It shows Jesus surrounded by the Four Evangelists. Within the coffin was a pectoral cross 6. There was a comb made of elephant ivory, a rare and expensive item in Northern England. Also inside was an embossed silver covered travelling altar.
All were contemporary with the original burial on the island. When the body was placed in the shrine in other items were removed: Most remarkable of all was a gospel known as the St Cuthbert Gospel or Stonyhurst Gospel from its association with the college.
The manuscript is in an early, probably original, binding beautifully decorated with deeply embossed leather. Up to this point the Northumbrian and latterly Mercian churches had looked to Lindisfarne as the mother church.
There were significant liturgical and theological differences with the fledgling Roman party based at Canterbury. Allegiance switched southwards to Canterbury and thence to Rome. Colman departed his see for Iona and Lindisfarne ceased to be of such major importance.
In the northern ecclesiastical province of England was established with the archbishopric at York. There were only three bishops under York: Hexham covered County Durham and the southern part of Northumberland up to the River Coquet and eastwards into the Pennines.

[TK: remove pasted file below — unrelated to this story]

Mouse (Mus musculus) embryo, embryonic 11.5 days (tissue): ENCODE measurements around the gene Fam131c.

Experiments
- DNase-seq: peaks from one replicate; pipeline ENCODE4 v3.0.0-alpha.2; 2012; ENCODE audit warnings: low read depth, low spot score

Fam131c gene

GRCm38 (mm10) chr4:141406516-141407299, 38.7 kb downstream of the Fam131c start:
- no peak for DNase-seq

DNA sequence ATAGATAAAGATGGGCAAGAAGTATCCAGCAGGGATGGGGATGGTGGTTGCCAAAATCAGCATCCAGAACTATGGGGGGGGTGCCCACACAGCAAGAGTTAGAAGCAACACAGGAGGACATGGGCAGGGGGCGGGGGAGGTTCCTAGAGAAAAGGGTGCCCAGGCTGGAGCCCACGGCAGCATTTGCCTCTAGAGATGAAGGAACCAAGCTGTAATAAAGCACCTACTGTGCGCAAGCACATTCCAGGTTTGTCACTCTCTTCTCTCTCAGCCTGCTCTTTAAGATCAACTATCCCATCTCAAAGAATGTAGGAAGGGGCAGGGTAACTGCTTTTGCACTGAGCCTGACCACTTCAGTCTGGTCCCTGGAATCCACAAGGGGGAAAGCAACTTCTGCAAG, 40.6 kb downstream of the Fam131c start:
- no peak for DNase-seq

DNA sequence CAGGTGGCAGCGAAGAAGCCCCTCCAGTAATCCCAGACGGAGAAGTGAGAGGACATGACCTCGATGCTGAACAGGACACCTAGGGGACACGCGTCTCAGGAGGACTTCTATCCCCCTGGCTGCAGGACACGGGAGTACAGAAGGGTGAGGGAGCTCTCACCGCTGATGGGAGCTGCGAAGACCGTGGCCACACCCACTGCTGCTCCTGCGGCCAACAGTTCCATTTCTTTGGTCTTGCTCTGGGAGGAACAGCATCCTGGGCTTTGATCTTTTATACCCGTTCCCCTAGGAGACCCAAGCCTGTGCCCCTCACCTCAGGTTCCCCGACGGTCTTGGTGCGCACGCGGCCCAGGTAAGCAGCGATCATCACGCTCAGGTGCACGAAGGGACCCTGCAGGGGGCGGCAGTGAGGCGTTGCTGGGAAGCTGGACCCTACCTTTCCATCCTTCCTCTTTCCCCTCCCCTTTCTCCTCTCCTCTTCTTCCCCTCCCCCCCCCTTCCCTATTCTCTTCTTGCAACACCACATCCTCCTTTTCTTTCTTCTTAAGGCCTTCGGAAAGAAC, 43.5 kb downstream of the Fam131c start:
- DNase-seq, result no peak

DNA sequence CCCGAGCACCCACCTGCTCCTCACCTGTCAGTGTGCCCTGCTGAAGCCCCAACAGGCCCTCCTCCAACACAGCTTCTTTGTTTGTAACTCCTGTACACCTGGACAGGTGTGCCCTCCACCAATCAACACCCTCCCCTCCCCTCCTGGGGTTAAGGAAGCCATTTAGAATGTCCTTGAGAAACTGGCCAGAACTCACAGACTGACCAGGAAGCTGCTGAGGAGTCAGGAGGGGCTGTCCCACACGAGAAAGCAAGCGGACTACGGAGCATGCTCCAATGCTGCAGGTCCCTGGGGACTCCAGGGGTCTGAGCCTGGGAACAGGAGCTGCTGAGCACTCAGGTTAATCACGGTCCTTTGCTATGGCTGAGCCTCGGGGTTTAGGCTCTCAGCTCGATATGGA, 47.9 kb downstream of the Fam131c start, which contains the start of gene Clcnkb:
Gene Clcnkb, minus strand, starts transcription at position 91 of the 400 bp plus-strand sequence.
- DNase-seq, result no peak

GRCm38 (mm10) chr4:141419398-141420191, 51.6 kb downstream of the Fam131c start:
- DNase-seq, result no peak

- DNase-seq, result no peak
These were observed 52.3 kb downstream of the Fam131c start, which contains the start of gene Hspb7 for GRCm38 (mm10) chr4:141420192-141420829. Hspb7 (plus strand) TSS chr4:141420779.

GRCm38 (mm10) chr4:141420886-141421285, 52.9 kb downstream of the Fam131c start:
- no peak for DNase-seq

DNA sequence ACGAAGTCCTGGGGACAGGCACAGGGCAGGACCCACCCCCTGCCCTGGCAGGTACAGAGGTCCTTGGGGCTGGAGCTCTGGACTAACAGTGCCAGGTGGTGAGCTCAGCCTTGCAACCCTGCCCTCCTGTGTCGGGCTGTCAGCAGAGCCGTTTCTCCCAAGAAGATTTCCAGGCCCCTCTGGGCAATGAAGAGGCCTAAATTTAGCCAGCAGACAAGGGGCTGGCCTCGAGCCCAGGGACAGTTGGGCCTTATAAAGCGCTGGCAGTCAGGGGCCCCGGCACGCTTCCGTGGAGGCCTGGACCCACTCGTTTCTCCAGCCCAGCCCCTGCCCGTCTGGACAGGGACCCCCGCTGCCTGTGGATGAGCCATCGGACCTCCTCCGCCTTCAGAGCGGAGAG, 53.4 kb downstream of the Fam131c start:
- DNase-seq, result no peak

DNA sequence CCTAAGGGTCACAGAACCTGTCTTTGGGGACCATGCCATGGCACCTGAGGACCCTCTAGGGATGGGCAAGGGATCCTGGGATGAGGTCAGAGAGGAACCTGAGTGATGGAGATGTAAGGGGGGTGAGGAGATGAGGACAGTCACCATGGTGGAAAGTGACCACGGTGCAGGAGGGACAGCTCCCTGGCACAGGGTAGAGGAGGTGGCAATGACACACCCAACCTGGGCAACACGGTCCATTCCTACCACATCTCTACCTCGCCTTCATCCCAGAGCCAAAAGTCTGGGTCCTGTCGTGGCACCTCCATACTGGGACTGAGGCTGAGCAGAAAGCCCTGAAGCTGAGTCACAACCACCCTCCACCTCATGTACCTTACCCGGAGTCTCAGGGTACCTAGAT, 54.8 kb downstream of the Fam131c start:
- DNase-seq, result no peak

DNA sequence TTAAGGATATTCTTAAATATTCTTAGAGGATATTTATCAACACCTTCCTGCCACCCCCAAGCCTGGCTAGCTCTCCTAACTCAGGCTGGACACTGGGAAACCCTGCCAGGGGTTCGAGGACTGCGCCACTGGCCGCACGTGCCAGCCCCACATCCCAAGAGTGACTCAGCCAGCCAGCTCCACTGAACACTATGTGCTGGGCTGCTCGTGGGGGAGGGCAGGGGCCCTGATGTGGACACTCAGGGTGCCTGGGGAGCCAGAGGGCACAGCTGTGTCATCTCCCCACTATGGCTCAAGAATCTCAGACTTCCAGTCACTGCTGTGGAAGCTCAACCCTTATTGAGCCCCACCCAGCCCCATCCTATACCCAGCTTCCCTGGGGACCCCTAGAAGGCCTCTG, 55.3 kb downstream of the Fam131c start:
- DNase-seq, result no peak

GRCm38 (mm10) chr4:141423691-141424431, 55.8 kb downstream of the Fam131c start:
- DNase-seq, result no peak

Whithorn covered most of Dumfries and Galloway region west of Dumfries itself. The remainder, Cumbrianorthern Northumbria, Lothian and much of the Kingdom of Strathclyde formed the diocese of Lindisfarne.
He died in and was buried alongside Cuthbert. In his body was moved to Norham-upon-Tweed and later his head was translated to Durham Cathedral. Lindisfarne Gospels At some point in the early 8th century, the famous illuminated manuscript known as the Lindisfarne Gospelsan illustrated Latin copy of the Gospels of Matthew, Mark, Luke and John, was made probably at Lindisfarne and the artist was possibly Eadfrithwho later became Bishop of Lindisfarne.
Sometime in the second half of the 10th century a monk named Aldred added an Anglo-Saxon Old English gloss to the Latin text, producing the earliest surviving Old English copies of the Gospels. Aldred attributed the original to Eadfrith bishop — The Gospels were written with a good hand, but it is the illustrations done in an insular style containing a fusion of Celtic, Germanic and Roman elements that are truly outstanding.